For more than three decades, gasification technology has promised a smarter conversion of coal to electricity. By using heat and pressure to turn coal’s motley mix of molecules into a consistent stream of simple gases, gasification plants squeeze more power from a ton of coal and control the resulting by-products better. In April, engineers in Tianjin, China, fired up a gasification power plant that will provide a “critically important” test of the technology’s commercial potential as a low-carbon power source, according to Julio Friedmann, who leads the carbon management program at Lawrence Livermore National Laboratory, in California.
At 250 megawatts, the facility, known as GreenGen, is the world’s largest coal-fired integrated gasification combined cycle (IGCC) generator. It’s also the first built explicitly as a test bed for capturing carbon. This combination of carbon capture and commercial scale is needed to evaluate coal gasification’s potential contribution to stopping and reversing human-accelerated climate change. “We still have no plan as nations or as a world to make really deep greenhouse-gas emissions cuts. We have not economically vetted most of our important options, including IGCC plants such as GreenGen,” says Friedmann.
GreenGen more closely resembles a refinery than a generating station. IGCC plants turn coal into a blend of gases before burning those gases to drive both gas and steam turbines. Unlike all IGCC plants that preceded it, GreenGen is designed to support an additional process whereby its carbon waste is extracted before combustion. Gases from the gasifier react with steam to produce hydrogen to fire the plant’s turbines and a pure stream of carbon dioxide that is far easier to capture than the diffuse CO2 in a conventional power plant’s flue gases.
GreenGen and the handful of other IGCC coal plants in various stages of construction worldwide—including another plant in China and two in the United States—are the sole survivors among dozens of IGCC projects proposed and shelved over the past decade. Most fell by the wayside only in the past few years. A push for carbon legislation in the United States collapsed, as did the 2009 climate treaty negotiations held in Copenhagen. Without such measures, utilities have no incentive to invest in carbon capture. Over the same period, coal progressively lost its status as the cheapest fuel for power generation, as hydraulic fracturing operations flooded the natural gas market and slashed gas prices.
The resulting IGCC casualties include even FutureGen, the flagship project in the U.S. Department of Energy’s Clean Coal program and the inspiration for GreenGen. The Bush administration killed FutureGen in 2008 amid rising costs. The project may return under President Obama but as a test of a simpler but even less-proven low-carbon coal scheme known as oxyfuel combustion.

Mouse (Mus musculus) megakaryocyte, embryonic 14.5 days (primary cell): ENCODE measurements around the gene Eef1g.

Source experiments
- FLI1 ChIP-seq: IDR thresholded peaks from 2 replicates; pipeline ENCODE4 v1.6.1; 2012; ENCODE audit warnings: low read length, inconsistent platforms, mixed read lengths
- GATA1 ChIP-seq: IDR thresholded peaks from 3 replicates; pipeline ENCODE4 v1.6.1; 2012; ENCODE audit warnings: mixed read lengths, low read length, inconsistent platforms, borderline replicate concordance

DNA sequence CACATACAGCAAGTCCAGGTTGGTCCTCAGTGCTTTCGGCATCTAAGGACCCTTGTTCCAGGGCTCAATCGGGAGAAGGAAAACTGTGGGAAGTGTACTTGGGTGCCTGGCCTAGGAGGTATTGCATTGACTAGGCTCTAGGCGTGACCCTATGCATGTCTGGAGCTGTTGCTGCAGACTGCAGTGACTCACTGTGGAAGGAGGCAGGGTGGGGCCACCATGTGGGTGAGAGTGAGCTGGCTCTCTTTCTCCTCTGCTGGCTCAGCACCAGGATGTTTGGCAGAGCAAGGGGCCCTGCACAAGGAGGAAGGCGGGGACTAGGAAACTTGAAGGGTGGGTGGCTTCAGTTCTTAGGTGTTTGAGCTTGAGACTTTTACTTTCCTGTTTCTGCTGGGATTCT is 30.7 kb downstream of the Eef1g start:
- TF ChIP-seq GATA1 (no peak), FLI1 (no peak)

Survivors such as China’s GreenGen could renew IGCC’s appeal if they prove the technology’s commercial promise. But critics say that delays and cost overruns in these projects may well undermine that. GreenGen started more than a year later than projected. And even proponents say it could take the remainder of this year for Huaneng Group, the state-owned utility behind GreenGen, to work out its kinks.
Cost overruns and a political scandal have blackened the image of the next IGCC likely to start up: a 618-MW plant in Edwardsport, Ind., that could begin operating later this year, one year behind schedule. Last year Duke Energy, based in Charlotte, N.C., sought state approval to charge Indiana ratepayers US $2.7 billion for the project, whose construction budget has ballooned from $1.9 billion to $3.3 billion since work began in 2007. Allegations of improper lobbying have prompted the firing of several Duke executives and the indictment of Indiana’s top utility regulator on four counts of “official misconduct.” In April the utility trimmed its request to $2.6 billion and took a $420 million loss on its balance sheet.
Critics of coal-fired generation see even on-budget IGCC as a poor investment, citing environmental liabilities. Sulfur and heavy metals captured by the plant must be disposed of, and opponents question whether sequestering captured carbon underground will prove technically viable and socially acceptable. If it doesn’t, such plants could face penalties under future carbon markets and regulations.
“In our opinion, they’re investing in the wrong technology. You’re much better off building infrastructure that’s proven, like wind or solar power,” says Andrew Behar, CEO of As You Sow, a nonprofit shareholder-action group based in San Francisco that challenged Duke Energy’s investment strategy at the firm’s annual meeting in May.
China may ultimately offer more fertile ground for IGCC technology and carbon sequestration. Despite an aggressive shale-gas production program, replacement of coal by natural gas is hard to imagine in China. As Friedmann puts it, “There’s just not enough gas. If China gets everything they want in natural gas, they may decide not to build 100 000 MW of coal generation over the next five to eight years. But they will still build 400 000.”
A correction to this article was made on 29 May 2012.
Contributing Editor Peter Fairley has been tracking energy technologies and their environmental implications globally for two decades, charting the engineering and policy innovations that are turning renewable energies and electric vehicles into mainstream competitors. He is especially interested in the power grid and power market redesigns required to phase out reliance on fossil fuels.